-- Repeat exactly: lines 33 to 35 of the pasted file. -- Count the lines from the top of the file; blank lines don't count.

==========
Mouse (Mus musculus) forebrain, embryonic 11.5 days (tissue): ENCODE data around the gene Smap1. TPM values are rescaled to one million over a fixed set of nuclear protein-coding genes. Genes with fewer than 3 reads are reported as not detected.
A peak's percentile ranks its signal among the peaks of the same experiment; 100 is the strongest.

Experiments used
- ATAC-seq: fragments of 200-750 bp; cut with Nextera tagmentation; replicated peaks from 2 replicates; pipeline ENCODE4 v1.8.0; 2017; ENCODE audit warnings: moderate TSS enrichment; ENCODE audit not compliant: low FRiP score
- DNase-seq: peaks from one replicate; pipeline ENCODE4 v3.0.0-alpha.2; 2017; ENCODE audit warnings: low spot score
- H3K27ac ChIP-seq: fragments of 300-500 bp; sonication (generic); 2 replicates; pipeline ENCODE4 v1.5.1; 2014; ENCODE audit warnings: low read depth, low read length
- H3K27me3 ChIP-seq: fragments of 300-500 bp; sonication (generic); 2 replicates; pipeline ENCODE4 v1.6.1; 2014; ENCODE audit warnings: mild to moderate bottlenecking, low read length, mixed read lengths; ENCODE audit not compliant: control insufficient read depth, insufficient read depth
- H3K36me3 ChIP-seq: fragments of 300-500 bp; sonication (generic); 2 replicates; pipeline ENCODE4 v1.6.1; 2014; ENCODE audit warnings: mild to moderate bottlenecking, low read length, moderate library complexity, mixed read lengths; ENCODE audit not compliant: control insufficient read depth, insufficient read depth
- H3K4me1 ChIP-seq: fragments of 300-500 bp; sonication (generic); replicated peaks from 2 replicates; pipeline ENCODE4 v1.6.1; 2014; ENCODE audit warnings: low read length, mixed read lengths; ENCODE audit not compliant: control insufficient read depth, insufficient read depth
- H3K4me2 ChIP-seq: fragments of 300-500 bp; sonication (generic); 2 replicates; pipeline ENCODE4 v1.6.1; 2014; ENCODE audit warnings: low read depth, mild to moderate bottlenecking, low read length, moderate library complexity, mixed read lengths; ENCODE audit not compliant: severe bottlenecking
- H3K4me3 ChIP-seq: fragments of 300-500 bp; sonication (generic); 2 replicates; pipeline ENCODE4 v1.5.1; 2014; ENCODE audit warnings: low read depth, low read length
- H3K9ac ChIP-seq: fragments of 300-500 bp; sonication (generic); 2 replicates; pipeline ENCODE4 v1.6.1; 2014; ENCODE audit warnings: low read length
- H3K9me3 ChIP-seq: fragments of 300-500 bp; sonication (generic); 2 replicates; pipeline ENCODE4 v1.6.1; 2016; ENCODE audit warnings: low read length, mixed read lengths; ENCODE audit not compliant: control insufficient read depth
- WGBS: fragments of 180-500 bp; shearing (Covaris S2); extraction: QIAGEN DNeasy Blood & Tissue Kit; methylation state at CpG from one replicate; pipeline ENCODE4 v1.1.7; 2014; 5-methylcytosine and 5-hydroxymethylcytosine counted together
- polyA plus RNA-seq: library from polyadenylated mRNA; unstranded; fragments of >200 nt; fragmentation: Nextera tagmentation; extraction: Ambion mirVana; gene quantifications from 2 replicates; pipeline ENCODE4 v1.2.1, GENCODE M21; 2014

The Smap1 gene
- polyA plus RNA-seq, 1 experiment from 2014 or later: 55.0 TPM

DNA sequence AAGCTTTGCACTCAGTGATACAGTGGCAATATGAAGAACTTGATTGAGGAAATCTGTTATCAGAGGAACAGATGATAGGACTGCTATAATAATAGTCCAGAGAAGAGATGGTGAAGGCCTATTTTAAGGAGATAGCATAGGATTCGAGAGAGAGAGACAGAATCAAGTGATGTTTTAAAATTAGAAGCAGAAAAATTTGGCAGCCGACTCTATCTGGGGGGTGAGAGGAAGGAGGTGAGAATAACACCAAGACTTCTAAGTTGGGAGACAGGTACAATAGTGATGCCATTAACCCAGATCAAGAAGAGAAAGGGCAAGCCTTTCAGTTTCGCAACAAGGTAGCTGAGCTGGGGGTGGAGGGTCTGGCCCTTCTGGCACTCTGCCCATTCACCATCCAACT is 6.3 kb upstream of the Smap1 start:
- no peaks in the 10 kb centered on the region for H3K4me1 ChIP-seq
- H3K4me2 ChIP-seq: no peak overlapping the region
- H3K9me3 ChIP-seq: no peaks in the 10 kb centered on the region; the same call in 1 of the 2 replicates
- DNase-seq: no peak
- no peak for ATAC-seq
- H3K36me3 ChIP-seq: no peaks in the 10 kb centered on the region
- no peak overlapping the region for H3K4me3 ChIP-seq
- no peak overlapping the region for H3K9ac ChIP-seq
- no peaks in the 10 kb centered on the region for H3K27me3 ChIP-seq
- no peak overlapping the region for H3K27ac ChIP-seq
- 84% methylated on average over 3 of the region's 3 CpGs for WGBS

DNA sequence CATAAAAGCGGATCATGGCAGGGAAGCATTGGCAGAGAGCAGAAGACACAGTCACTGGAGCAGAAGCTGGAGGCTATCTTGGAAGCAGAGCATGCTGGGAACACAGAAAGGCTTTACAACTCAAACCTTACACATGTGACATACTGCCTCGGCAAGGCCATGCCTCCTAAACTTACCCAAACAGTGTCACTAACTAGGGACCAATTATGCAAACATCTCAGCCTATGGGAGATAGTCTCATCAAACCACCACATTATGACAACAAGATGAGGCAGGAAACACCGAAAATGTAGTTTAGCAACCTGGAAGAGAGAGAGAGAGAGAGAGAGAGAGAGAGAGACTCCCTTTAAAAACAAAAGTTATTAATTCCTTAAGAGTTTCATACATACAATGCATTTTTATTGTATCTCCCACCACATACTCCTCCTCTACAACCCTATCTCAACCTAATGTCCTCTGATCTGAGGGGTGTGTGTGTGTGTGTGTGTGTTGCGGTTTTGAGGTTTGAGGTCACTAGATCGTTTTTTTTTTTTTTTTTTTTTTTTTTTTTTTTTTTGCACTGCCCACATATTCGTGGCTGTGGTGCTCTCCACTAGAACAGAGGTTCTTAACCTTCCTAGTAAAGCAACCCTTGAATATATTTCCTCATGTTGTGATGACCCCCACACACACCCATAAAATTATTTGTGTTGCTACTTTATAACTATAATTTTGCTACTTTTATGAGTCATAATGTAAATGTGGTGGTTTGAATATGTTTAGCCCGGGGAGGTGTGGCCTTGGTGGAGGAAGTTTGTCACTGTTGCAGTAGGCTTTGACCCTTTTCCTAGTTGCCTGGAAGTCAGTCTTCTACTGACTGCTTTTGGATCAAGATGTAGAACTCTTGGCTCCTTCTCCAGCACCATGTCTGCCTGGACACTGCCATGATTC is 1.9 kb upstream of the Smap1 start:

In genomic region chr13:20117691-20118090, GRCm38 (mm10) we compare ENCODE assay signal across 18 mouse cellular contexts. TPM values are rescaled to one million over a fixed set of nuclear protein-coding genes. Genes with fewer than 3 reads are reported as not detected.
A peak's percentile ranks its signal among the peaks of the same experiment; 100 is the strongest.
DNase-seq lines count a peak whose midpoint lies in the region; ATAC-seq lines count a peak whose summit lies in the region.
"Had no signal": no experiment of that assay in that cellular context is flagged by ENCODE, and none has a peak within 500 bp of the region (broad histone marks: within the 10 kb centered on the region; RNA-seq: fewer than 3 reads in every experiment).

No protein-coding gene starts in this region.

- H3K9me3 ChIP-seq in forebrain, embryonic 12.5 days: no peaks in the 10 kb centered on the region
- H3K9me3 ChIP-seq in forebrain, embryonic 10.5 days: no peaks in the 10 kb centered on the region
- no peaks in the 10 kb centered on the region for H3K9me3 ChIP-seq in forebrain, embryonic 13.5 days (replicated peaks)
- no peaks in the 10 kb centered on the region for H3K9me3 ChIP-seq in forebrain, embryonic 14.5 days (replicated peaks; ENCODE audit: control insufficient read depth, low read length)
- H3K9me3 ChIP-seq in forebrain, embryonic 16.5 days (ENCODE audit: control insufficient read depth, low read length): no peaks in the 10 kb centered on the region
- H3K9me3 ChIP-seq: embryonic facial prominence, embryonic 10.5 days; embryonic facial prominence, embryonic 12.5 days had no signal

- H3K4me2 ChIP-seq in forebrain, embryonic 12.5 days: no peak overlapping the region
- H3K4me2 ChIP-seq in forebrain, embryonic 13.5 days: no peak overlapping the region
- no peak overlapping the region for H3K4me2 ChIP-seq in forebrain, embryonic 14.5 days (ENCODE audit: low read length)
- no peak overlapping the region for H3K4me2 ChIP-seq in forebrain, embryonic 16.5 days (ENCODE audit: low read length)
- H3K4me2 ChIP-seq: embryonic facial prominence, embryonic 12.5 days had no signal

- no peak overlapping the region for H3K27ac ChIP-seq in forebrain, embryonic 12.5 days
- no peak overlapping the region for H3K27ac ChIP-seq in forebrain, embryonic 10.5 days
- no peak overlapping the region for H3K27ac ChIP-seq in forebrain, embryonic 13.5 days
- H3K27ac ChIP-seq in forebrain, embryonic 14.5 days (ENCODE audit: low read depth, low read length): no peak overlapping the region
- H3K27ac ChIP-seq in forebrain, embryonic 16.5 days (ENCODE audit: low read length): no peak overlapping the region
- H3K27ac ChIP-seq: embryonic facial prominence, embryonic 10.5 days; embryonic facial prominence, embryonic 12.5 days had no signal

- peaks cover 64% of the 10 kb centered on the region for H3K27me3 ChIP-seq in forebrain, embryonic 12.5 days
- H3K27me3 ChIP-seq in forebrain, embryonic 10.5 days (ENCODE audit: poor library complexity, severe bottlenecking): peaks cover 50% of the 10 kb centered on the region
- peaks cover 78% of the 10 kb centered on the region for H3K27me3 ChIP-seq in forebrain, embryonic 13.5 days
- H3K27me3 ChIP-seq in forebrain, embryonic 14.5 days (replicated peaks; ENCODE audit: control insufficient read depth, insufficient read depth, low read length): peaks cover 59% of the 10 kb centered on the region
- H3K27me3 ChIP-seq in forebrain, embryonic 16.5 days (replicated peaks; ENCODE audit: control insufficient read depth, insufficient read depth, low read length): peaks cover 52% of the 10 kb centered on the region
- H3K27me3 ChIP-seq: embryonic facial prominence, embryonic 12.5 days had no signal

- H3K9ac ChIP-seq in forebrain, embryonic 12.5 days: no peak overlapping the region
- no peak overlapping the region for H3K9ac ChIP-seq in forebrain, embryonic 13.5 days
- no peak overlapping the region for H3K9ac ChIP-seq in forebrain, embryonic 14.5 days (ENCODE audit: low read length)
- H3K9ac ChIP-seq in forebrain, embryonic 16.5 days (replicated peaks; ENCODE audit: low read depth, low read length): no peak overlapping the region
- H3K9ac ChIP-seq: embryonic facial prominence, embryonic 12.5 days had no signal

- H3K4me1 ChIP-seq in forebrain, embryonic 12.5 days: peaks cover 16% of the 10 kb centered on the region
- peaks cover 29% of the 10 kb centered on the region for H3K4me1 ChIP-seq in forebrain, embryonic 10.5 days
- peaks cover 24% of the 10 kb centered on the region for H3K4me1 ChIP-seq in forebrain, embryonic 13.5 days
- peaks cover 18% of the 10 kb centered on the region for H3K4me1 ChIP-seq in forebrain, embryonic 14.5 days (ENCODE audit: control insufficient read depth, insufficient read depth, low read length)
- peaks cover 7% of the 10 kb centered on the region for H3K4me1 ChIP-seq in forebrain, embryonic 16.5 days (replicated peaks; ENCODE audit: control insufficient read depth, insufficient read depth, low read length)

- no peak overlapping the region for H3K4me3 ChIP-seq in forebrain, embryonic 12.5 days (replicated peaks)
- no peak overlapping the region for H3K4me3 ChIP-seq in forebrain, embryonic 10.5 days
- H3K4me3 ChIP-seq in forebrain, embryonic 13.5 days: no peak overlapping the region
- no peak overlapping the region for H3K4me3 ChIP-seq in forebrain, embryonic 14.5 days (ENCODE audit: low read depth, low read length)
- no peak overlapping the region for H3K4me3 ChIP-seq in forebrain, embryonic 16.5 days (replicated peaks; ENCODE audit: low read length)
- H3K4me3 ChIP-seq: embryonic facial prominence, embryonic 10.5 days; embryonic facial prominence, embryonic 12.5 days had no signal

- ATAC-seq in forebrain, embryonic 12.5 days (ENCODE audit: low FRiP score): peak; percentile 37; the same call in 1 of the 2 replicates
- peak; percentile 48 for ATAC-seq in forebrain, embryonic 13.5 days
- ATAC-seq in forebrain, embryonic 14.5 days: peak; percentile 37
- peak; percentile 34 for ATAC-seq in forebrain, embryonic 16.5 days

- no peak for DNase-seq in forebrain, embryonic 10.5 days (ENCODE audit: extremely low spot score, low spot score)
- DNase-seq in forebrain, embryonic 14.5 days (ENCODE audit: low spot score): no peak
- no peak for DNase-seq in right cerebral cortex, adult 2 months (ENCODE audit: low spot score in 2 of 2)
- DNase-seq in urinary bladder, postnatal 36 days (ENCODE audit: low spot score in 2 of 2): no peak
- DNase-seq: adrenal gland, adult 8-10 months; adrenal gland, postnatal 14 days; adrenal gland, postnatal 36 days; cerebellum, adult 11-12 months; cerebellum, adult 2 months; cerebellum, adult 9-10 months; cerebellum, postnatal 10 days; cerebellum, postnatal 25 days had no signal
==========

DNase-seq lines count a peak whose midpoint lies in the region; ATAC-seq lines count a peak whose summit lies in the region.
"Had no signal": no experiment of that assay in that cellular context is flagged by ENCODE, and none has a peak within 500 bp of the region (broad histone marks: within the 10 kb centered on the region; RNA-seq: fewer than 3 reads in every experiment).

No protein-coding gene starts in this region.